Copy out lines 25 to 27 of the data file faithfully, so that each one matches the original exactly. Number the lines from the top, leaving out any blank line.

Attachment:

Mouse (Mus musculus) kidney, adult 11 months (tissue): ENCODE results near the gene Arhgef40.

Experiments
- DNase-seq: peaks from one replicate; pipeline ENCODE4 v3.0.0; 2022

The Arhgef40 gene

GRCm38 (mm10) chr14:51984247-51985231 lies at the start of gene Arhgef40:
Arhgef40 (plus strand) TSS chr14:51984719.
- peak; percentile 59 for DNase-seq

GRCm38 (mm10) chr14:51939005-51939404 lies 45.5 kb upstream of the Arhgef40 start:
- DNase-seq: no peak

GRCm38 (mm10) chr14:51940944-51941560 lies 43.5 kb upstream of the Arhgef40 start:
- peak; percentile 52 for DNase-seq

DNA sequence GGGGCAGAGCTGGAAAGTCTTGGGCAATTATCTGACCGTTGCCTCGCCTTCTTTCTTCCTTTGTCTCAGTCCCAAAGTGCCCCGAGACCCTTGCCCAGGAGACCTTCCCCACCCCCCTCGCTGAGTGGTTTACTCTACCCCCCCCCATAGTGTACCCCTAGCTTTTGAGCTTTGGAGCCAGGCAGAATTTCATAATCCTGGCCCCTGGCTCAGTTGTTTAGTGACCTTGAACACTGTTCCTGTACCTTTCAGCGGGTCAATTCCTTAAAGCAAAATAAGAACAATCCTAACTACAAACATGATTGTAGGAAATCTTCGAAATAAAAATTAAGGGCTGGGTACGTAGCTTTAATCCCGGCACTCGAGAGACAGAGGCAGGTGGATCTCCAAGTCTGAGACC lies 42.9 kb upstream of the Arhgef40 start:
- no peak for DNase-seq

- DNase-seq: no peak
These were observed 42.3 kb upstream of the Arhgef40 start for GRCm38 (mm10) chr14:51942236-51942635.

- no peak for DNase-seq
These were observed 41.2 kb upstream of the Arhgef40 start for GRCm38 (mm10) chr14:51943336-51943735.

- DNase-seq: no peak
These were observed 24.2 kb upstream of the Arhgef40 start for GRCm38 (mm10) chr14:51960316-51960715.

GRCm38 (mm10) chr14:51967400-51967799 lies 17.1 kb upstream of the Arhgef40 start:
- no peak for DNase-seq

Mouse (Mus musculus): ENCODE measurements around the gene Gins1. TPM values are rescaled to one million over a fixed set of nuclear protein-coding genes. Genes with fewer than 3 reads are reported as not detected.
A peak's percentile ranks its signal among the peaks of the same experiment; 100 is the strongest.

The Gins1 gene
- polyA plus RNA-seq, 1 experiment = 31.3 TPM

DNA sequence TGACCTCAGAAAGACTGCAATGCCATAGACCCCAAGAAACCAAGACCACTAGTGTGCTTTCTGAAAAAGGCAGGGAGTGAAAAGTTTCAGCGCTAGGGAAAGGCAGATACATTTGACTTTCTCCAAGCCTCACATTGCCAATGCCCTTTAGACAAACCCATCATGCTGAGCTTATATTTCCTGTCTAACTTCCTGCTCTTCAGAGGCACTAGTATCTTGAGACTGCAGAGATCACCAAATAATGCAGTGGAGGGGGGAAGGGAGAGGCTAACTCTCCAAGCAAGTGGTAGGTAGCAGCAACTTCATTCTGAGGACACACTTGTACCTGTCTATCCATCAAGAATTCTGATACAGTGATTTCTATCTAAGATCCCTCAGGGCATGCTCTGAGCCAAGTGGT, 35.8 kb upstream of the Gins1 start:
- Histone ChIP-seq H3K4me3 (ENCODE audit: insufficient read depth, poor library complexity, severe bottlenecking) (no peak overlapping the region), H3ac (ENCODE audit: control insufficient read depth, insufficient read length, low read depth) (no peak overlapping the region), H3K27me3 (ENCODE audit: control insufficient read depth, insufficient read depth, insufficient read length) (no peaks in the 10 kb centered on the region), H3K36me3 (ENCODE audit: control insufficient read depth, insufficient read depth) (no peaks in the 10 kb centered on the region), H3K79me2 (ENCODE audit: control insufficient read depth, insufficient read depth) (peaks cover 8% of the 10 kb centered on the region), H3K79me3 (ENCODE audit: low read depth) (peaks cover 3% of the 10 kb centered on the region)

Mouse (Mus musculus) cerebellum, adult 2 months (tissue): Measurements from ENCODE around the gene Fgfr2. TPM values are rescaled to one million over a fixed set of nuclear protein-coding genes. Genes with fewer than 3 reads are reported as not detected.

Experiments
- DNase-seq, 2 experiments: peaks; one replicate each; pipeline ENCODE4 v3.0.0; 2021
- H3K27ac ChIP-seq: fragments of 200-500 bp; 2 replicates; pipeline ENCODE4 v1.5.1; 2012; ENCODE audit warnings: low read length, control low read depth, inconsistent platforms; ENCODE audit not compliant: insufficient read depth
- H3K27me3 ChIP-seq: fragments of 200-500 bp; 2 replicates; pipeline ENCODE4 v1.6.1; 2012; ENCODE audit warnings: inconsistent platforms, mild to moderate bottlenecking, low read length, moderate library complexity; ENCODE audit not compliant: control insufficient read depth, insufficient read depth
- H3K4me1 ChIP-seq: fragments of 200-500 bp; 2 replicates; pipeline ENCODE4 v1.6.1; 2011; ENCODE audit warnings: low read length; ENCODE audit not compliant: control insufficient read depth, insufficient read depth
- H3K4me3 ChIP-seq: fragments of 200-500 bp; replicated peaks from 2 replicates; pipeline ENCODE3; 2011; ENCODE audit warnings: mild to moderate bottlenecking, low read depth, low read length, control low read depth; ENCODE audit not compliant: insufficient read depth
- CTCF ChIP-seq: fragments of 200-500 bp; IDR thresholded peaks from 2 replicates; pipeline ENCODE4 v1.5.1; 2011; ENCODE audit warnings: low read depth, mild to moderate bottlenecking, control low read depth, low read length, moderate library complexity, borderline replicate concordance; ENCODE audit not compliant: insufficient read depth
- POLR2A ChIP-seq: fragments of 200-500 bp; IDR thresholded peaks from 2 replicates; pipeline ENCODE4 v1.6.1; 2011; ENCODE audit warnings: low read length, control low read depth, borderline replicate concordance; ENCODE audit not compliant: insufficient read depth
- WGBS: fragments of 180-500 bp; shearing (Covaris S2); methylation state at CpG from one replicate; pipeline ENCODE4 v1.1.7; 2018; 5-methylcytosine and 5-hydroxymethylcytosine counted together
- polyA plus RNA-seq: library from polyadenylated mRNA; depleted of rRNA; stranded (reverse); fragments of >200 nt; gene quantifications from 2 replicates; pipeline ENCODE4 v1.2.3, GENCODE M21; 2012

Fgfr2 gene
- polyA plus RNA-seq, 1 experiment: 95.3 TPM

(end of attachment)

- polyA plus RNA-seq, 1 experiment = 31.3 TPM

DNA sequence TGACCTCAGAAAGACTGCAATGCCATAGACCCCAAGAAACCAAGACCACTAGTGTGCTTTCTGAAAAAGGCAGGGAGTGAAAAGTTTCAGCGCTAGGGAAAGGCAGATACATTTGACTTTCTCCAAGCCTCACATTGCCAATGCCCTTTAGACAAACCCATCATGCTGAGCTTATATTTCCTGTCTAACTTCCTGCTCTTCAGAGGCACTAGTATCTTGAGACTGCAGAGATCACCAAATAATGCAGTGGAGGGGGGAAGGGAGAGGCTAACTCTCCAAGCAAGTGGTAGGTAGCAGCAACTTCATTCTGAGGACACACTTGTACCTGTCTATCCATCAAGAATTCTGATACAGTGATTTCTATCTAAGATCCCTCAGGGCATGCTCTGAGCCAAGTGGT, 35.8 kb upstream of the Gins1 start:
- Histone ChIP-seq H3K4me3 (ENCODE audit: insufficient read depth, poor library complexity, severe bottlenecking) (no peak overlapping the region), H3ac (ENCODE audit: control insufficient read depth, insufficient read length, low read depth) (no peak overlapping the region), H3K27me3 (ENCODE audit: control insufficient read depth, insufficient read depth, insufficient read length) (no peaks in the 10 kb centered on the region), H3K36me3 (ENCODE audit: control insufficient read depth, insufficient read depth) (no peaks in the 10 kb centered on the region), H3K79me2 (ENCODE audit: control insufficient read depth, insufficient read depth) (peaks cover 8% of the 10 kb centered on the region), H3K79me3 (ENCODE audit: low read depth) (peaks cover 3% of the 10 kb centered on the region)